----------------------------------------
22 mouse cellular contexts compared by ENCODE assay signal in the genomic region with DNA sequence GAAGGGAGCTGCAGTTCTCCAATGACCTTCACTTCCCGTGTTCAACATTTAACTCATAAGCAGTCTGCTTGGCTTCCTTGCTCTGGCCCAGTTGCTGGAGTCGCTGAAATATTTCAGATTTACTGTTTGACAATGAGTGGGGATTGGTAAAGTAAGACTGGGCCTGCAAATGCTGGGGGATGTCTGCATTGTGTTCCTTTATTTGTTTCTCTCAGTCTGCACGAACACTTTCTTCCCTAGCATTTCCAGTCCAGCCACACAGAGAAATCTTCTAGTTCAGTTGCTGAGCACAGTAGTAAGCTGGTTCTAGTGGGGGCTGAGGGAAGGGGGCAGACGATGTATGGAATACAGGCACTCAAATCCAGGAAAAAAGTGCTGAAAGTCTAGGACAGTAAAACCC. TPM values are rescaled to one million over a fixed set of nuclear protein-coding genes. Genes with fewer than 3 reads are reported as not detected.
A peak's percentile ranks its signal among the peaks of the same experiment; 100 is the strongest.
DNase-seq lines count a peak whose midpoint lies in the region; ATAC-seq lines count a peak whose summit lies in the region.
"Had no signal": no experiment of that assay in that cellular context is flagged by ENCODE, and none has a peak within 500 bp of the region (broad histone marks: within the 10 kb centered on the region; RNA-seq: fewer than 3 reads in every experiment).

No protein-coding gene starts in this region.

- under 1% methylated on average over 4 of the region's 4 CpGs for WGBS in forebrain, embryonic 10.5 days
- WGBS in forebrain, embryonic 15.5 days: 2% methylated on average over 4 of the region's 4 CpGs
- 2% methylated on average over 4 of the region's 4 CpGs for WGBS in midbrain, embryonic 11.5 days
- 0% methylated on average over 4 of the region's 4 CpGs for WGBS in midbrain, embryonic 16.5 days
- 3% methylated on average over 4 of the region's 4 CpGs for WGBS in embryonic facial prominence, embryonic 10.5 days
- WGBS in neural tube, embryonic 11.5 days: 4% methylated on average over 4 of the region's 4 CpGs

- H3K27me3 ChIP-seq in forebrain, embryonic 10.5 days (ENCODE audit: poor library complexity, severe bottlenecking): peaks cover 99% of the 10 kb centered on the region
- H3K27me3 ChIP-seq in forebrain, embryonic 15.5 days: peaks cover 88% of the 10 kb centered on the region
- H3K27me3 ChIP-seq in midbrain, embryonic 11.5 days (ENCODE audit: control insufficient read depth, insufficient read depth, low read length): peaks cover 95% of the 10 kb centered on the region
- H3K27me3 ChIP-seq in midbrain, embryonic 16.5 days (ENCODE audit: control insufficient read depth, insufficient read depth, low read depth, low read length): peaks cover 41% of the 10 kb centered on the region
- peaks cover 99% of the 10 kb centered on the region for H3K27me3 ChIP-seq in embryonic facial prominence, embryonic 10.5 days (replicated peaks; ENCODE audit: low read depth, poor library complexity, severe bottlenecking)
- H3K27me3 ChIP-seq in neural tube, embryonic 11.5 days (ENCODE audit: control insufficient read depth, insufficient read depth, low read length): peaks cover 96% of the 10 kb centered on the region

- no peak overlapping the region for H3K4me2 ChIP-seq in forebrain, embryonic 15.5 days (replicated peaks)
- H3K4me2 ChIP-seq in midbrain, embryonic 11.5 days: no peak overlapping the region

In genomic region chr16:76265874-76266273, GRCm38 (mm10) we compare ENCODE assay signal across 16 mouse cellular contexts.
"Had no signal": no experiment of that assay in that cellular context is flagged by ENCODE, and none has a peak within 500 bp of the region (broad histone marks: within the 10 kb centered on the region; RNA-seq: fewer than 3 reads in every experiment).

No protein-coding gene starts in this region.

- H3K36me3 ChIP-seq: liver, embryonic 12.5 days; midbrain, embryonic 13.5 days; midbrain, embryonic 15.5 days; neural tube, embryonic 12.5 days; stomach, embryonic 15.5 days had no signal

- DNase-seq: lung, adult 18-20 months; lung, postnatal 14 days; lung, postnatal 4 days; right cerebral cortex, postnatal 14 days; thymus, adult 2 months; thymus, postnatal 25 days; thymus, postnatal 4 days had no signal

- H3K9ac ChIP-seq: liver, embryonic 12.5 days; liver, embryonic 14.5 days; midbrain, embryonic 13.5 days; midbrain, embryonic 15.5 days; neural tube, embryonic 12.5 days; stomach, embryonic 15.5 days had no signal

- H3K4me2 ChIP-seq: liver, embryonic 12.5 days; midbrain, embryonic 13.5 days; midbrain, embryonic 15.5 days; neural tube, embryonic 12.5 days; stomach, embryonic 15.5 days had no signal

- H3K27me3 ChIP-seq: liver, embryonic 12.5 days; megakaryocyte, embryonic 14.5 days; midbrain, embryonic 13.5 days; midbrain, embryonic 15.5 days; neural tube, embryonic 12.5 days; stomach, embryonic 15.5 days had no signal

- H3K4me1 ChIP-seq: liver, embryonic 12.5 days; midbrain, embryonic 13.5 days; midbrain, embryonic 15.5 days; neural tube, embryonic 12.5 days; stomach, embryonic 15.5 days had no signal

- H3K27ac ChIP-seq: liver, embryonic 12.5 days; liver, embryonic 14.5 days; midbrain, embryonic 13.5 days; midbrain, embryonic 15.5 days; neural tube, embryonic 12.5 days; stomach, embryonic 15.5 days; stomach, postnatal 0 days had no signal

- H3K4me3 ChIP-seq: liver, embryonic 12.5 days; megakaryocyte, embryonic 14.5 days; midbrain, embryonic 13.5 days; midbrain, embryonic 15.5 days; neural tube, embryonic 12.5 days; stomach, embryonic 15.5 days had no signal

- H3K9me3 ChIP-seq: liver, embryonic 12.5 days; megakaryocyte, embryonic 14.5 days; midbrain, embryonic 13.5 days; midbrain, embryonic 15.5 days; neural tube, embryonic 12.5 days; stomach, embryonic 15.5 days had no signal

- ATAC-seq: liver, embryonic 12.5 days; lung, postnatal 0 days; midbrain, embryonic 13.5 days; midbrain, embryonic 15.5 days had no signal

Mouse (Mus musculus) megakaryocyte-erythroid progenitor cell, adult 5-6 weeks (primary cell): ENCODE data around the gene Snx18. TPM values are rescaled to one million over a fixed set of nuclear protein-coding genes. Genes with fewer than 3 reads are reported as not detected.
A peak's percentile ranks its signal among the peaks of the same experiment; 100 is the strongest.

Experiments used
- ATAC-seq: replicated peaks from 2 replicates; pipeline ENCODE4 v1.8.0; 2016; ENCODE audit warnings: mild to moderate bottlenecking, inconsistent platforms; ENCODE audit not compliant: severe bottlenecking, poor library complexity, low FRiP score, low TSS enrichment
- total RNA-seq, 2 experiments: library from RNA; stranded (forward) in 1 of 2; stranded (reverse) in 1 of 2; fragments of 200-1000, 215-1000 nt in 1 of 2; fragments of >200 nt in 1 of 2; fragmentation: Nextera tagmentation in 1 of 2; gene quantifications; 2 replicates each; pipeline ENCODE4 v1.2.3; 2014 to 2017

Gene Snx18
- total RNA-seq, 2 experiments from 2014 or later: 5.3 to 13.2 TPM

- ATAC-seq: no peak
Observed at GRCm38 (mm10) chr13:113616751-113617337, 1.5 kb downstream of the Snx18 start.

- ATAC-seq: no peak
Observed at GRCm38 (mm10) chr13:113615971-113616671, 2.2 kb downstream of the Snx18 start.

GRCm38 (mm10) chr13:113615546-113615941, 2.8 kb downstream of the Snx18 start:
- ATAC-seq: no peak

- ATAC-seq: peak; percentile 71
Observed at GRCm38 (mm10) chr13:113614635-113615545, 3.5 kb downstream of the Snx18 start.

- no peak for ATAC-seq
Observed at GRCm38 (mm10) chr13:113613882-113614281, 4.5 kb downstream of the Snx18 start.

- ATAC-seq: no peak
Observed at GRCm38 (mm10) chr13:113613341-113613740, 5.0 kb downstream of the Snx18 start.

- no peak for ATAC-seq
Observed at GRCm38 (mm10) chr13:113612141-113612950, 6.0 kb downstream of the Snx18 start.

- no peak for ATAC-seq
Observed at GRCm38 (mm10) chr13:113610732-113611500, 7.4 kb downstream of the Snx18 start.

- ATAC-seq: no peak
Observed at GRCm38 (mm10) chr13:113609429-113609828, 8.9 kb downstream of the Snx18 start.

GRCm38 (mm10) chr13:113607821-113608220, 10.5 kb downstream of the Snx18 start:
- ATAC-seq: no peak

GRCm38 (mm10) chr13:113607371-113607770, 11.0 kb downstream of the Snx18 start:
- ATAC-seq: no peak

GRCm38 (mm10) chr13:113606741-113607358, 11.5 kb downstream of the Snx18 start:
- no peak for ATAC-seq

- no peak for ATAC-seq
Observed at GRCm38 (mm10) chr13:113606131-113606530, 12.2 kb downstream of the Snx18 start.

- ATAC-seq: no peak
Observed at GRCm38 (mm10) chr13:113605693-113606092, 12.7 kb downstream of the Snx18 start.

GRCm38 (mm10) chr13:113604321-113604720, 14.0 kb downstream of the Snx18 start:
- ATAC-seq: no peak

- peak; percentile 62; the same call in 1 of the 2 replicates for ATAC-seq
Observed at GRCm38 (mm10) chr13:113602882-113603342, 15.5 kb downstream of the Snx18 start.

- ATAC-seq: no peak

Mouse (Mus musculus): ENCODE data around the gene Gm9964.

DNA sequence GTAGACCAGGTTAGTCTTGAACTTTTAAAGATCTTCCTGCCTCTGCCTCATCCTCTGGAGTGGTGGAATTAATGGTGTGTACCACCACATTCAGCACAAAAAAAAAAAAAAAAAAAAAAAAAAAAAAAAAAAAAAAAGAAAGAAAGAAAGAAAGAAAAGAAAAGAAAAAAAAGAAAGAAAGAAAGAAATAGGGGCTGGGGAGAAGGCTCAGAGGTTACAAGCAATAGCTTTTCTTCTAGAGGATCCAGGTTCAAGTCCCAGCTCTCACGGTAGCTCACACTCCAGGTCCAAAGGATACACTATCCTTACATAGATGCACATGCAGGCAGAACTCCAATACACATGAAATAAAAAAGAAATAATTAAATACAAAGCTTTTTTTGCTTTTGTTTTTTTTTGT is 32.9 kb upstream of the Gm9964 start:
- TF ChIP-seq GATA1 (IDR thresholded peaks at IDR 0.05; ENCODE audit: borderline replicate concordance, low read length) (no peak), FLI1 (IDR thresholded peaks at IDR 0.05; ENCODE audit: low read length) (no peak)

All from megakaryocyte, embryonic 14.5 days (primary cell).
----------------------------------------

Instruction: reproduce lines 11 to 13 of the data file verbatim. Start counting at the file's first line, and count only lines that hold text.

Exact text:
- WGBS in neural tube, embryonic 11.5 days: 4% methylated on average over 4 of the region's 4 CpGs

- H3K27me3 ChIP-seq in forebrain, embryonic 10.5 days (ENCODE audit: poor library complexity, severe bottlenecking): peaks cover 99% of the 10 kb centered on the region
- H3K27me3 ChIP-seq in forebrain, embryonic 15.5 days: peaks cover 88% of the 10 kb centered on the region